Home News NC dept almost spent R3,2m on body bags

NC dept almost spent R3,2m on body bags


Fortunately the order for 5 000 body bags to the value of R3.2 million did not go through.

File image. Picture: Reuters/Jorge Dan

WHILE100 Covid-19-related deaths have been recorded in the Northern Cape so far, an order for 5 000 body bags to the value of R3.2 million was placed by the provincial government.

“However, this order was not received and paid for, something which is fortunate as it would have been seriously problematic given the comparatively low mortality rate in the Province.”

This is according to the chairperson of the Portfolio Committee on Cooperative Governance and Traditional Affairs (Cogta) which received a briefing from the Northern Cape Provincial Government on their Covid-19 Response Plan on Thursday.

The briefing was part of the series of provincial governments reporting to the committee on their interventions and preparedness for dealing with the pandemic. The committee received reports from the Northern Cape Provincial Departments of Health, Education and Social Development.

The committee enquired whether adequate testing was being done given the vast geographical size of the Province. Thus far 5.5% of the population of 1.2 million has been tested and the committee wanted to know if this number was adequate in preparation to respond to the pandemic.

“The topical issue in South Africa currently is the misuse of Covid-19-related procurement for private gain. Citizens are demanding increased transparency in the awarding of Covid-19-related tenders. The committee appreciated that the Provincial Command Council presentation provided the breakdown of Covid-19-related expenditure by departments, and costs of food parcel allocation by district,” chairperson of the Portfolio Committee on Cogta, Faith Muthambi, said.

The health portion of the presentation also provided the spending allocation in respect of additional staff, oxygen capacity for in-patients, additional in-patient structures, medical equipment and quarantine/isolation facilities.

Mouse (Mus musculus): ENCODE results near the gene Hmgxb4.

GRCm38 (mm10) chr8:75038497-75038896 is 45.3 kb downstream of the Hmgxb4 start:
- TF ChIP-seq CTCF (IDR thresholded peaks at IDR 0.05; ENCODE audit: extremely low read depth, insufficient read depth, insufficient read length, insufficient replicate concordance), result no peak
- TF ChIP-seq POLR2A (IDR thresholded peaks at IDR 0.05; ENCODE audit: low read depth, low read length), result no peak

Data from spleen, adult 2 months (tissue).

The education portion likewise provided expenditure figures relating to the resourcing of Covid-19 interventions in schools.

“However, citizens are demanding more,” Muthambi pointed out.

“They want to see a deeper level of transparency, especially in relation to the companies and individuals appointed to supply all Covid-19 related goods and services including the number of contracts awarded and their value. This aspect does not come out clearly in any of the sectoral presentations, and therefore the committee calls for the list of awarded Covid-19 tenders and their values, and encourages the provincial government to scrutinise this matter.”

Muthambi stated further that one of the key interventions to limit the spread of Covid-19 was the frequent washing of hands.

“This requires the provision of water and sanitation. The committee is concerned that the Provincial Education Department has committed itself to spending R47 million on the provision of water and sanitation in schools.

“Yet the presentation indicated that, as at 31 July 2020, the department has not spent any of that money. This had immediate disruptive consequences as some school governing bodies issued letters to parents requesting them not to send learners to school because of the sanitation provision challenges. Some communities protested against the phasing in of learners, citing water challenges.” The committee also urged the Province to ensure that the four schools which are currently non-operational due to water and sanitation challenges are attended to immediately.

“Of serious concern to the committee, is that the Province does not have a fully resourced Disaster Management Centre to deal with disasters in the province, and urges the Province to ensure that priority is given to the establishment of the centre as stipulated in the Disaster Management Act No 57 of 2002, Chapter 4.”

A further concern raised was that there was non-reporting on Covid-19 funding allocated through disaster grants by Cogta.

“The committee noted that municipalities received R3.1 million in May 2020 and as of August, there has only been a collective spending of R268 000, which is disturbing given the seriousness of the pandemic. These funds are meant for the procurement of PPEs and hygiene packs, yet the committee heard that staff at Brandvlei Hospital were without PPEs.”

The committee also requested the Province to submit the Provincial Drought Plan to mitigate and ensure preparedness towards drought, including response plans by all sectors by next Tuesday.

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